Eastern Pacific Turtle Program 2005-06 Final Report

Hall MA, Vogel N, Orozco M (2006) Eastern Pacific Turtle Program 2005-06 Final Report. Western Pacific Regional Fishery Management Council, Equador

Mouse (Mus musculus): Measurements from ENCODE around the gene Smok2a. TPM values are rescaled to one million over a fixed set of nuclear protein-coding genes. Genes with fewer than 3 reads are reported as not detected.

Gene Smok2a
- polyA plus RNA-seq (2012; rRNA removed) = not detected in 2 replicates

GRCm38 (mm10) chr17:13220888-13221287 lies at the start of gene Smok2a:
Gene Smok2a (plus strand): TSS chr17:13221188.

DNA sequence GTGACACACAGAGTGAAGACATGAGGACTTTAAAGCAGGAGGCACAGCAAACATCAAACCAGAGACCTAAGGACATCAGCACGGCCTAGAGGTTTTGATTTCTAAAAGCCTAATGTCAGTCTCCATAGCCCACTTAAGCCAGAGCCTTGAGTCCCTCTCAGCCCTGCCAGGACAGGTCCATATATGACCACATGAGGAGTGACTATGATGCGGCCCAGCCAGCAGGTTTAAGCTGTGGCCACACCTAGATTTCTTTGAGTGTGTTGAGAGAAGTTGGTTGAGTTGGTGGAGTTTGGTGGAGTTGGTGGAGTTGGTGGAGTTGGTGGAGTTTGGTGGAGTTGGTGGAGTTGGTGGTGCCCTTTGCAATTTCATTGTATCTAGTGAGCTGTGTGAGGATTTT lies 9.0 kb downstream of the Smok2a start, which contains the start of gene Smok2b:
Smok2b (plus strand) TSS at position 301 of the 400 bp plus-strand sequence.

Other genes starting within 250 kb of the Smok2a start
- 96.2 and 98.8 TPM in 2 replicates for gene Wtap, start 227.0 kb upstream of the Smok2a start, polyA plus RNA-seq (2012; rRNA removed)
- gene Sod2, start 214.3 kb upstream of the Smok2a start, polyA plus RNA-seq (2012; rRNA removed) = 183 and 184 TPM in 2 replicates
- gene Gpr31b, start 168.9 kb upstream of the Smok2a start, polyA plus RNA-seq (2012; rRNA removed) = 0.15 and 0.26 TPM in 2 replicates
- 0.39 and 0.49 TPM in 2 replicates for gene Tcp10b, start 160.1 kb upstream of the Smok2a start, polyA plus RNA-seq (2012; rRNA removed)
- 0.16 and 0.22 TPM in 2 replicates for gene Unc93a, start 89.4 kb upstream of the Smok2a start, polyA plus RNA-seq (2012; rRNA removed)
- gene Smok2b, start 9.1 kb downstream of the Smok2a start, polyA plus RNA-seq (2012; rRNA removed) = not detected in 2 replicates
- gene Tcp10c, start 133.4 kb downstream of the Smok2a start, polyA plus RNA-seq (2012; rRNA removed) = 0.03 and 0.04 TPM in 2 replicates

The Eastern Pacific Regional Program to reduce sea turtle mortality in artisanal longline mahi-mahi and tuna fisheries of Latin America started after a round of workshops with longline fishers from Ecuador in the second quarter of 2004. The project initially began as a small test of the use of circle hooks, limited to a dozen vessels from the Ecuadorian fleet. The response of the fishing community, the fisheries agencies from the countries from the region, and international and national conservation organizations resulted in the development of a multi-year regional program, extending from Peru to Mexico. The first year of the program was supported by the Western Pacific Regional Fishery Management Council (WPRFMC), the Under-secretariat of Fisheries Resources from Ecuador (SRP), the World Wildlife Fund (WWF), the National Oceanographic and Atmospheric Administration (NOAA, USA), the Inter-American Tropical Tuna Commission (IATTC), The Ocean Conservancy (TOC), and other organizations. The implementation strategy proposed was very well received, and other countries requested similar activities. In the second year, the program expanded its activities considerably in Ecuador, and started in several other Latin American countries from the Pacific coast including: Panama, Costa Rica, Peru, Guatemala and El Salvador. The second year objectives were to increase sample size, and expand coverage to the whole eastern Pacific region, and to gather additional information and data towards identifying conclusive sea turtle bycatch mitigation strategies for Latin American artisanal longline mahi-mahi and tuna fisheries. The funding sources for the second year included those mentioned above, plus the welcomed addition of the Overseas Fishery Cooperation Foundation from the Fishery Agency of Japan, which contributed resources and very valuable expertise. The program has finished its second field season (June 2005-2006), continuing with the tests of circle hooks, fishers workshops, and the data collection based on observer programs. The emphasis for this year was on the management of this expansion, and the development of unified and consistent data forms and databases. All these databases will have to be brought together to perform the statistical analyses needed to study the impacts of the circle hooks on hooking rates of target and non-target species, on the location of hooks in the hooked individuals, and on entanglement rates for all the region's longline fisheries. The final report for year two builds off the results from year one (Largacha et al, 2005). This report is part of an ongoing project that describes the activities, but presents only a limited number of analyses, since the bulk of them will be performed on the complete database, after a strict set of quality control procedures are implemented in all participating nations. The integration of results from the whole region will add to the robustness of the conclusions, and it will show the broad range of the program, that today constitutes one of the largest conservation and quite possibly the largest fishery mitigation program in the world.